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Beijing Unveils the Emblem of 2008 Beijing Olympics
2004/10/26
The official emblem for the 29th Olympic Games in 2008 was presented to the awaiting world today at a grand ceremony held by the Beijing Organizing Committee for the Games of the XXIX Olympiad (BOCOG).

The new emblem was unveiled by Wu Bangguo, Chairman of the National People's Congress of the People's Republic of China, and Hein Verbruggen, Chairman of the Coordination Commission at the International Olympic Committee (IOC) for the Games of the XXIX Olympiad. The unveiling was put on in the presence of 2,008 VIPs and to an audience of 400 million TV viewers at a spectacular show that was broadcast live.

The emblem, which legally is also the official emblem for BOCOG, is entitled "Dancing Beijing." It resembles a red Chinese seal enclosing a lively dancing figure. It combines elements of traditional Chinese culture with the true Olympic spirit and values. "Dancing Beijing," which will be a core element of Beijing's Olympic image and look, is expected to become one of the most powerful graphic identities in the history of the Olympic Games. The unveiling of the new emblem also paves the way for the marketing programme which the BOCOG plans to launch in early September.

Drawn in graceful traditional Chinese calligraphy, "Dancing Beijing" celebrates the spirit of sport, of every Olympian, and of China. Its open arms convey a message of hope -- an invitation to the world to share in Beijing's history, its rich cultural heritage, its dynamism and its future. The emblem symbolizes China opening to the world and reaching out to embrace all humanity. The Beijing 2008 Games emblem will be remembered as the first to use red as a dominant colour. Red is very special to historical and present day China.

At 8 p.m 26, international film star Jachie Chan and former table-tennis world champion Deng Yaping conveyed the mysterious emblem into the Qi Nian Dian when the car arrived at Tian Tan from the China Millennium Monument.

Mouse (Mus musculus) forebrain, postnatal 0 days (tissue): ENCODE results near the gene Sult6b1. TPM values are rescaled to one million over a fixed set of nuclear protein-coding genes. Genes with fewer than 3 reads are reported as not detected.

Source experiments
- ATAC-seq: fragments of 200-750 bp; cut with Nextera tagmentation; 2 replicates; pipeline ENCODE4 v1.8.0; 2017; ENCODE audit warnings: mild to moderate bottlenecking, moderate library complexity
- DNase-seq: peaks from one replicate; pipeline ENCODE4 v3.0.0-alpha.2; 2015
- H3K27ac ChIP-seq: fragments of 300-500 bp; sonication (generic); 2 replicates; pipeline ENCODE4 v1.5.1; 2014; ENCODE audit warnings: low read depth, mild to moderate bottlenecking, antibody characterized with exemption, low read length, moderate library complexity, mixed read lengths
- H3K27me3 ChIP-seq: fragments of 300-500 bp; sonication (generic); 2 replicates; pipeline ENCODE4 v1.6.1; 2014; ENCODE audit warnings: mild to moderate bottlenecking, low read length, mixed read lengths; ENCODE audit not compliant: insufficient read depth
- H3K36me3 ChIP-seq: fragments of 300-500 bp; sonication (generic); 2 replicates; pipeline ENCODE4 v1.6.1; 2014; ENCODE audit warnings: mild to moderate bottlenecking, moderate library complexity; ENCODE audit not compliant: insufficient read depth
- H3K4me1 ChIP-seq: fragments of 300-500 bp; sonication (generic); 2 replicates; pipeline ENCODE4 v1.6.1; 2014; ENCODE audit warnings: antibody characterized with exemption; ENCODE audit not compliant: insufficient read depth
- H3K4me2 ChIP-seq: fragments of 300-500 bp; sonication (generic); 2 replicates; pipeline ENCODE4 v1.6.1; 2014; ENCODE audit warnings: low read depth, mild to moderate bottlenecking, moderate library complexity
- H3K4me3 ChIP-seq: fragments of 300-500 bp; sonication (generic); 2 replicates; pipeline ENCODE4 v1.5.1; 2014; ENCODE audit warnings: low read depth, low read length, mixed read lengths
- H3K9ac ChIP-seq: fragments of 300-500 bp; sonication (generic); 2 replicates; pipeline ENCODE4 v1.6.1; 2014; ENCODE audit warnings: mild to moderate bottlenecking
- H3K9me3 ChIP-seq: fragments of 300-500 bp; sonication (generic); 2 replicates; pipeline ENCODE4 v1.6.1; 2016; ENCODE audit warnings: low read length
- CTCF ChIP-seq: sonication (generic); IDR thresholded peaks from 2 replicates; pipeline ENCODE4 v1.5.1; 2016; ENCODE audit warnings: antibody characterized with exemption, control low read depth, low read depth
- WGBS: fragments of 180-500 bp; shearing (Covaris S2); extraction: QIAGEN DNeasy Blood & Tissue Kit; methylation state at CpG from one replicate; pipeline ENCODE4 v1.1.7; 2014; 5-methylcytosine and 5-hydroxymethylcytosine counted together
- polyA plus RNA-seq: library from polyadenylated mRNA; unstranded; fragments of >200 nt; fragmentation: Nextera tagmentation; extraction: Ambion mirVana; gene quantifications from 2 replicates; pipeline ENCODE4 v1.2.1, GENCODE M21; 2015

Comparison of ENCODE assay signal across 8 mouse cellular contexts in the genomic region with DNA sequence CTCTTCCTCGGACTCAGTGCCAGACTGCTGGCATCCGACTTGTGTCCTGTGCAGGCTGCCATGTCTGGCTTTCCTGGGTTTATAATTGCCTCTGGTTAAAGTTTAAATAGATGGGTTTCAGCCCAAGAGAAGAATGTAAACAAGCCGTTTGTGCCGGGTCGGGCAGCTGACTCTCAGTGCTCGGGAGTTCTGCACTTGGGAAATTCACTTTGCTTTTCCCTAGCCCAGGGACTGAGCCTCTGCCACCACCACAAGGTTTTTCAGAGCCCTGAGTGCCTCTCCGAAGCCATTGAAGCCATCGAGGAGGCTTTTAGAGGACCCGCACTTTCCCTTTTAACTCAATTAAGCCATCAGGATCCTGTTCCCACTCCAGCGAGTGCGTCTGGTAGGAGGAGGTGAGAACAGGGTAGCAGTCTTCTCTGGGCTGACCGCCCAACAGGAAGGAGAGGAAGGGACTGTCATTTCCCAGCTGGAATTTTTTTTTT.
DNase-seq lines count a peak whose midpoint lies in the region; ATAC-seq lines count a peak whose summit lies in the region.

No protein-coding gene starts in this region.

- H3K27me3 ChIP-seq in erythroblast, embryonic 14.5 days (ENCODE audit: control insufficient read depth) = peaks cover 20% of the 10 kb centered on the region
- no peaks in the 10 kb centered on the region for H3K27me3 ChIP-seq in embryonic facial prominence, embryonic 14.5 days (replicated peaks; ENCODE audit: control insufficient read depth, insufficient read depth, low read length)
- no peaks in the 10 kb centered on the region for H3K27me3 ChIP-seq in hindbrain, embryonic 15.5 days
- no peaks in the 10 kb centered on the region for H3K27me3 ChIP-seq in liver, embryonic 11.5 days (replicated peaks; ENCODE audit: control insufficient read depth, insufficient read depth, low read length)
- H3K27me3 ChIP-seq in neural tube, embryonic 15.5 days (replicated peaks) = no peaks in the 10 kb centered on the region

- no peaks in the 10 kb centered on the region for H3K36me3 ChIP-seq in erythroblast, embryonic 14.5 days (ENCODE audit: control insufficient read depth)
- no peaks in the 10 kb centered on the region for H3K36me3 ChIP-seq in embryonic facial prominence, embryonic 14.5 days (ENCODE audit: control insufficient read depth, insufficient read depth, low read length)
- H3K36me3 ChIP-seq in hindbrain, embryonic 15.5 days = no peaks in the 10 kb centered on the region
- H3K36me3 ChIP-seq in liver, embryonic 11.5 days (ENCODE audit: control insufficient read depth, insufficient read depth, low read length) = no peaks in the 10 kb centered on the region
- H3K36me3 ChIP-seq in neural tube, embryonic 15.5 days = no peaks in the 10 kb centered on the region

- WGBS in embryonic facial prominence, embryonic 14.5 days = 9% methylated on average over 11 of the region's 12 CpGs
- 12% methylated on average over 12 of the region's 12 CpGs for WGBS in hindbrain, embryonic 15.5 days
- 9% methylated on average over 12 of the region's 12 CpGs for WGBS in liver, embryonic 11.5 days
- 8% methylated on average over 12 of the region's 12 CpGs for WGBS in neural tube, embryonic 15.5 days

At 8 p.m 30, the performance of "Lantern Ceremony", which is full of oriental fascinating charm, opened the prelude for the emblem releasing.

Addressing the 2,008 dignitaries and guests, Mr. Liu Qi, the President of BOCOG, said: "The emblem of the 2008 Beijing Olympic Games is a precious treasure which the people of China are dedicating to the Olympic Movement. The spirit of the emblem combines the unique integration of Oriental spirit and history and modern Olympic philosophy."

In a video message, IOC President Jacques Rogge congratulated the efforts of BOCOG and their continued commitment to the promotion of Olympism and sports in the country. Rogge believed the new emblem should be a symbol of great pride for China.

"Your new emblem immediately conveys the awesome beauty and power of China which are embodied in your heritage and your people," Rogge said, "In this emblem, I saw the promise and potential of a New Beijing and a Great Olympics. This is a milestone in the history of your Olympic quest. As this new emblem becomes known around the world - and as it takes its place at the centre of your Games - we are confident that it will achieve the stature of one of the best and most meaningful symbols in Olympic history."

At 8 p.m 50, Wu Bangguo and Mr. Hein Verbruggen unveiled the emblem of the Beijing Olympic Games among warm applause. Soon after, Yuan Weimin, on behalf of BOCOG presented the emblem to Gibert Felli, IOC Executive Director.

The seal presented to the IOC symbolizes Beijing's 'seal of promise' and commitment to hosting the best-ever Olympics. It is one of an identical pair carved out of a whole piece of precious jade from Northwest China's Xinjiang. The other one is to be kept in a planned Olympic Museum that Beijing will build after the 2008 Olympic Games.

BOCOG President Liu also stressed the importance of protecting the new emblem. He added in his speech: "It is important for all of us to protect the Olympic imagery and brand intellectual property. The Chinese Central Government and the Beijing Municipal Government have introduced new regulations to ensure the protection of the Olympic emblem and our sponsors' and partners' rights. As we prepare for the Games, we are calling on all Olympic citizens around the world who care and support the Olympic Movement to respect and abide by international guidelines for the Intellectual Property Right."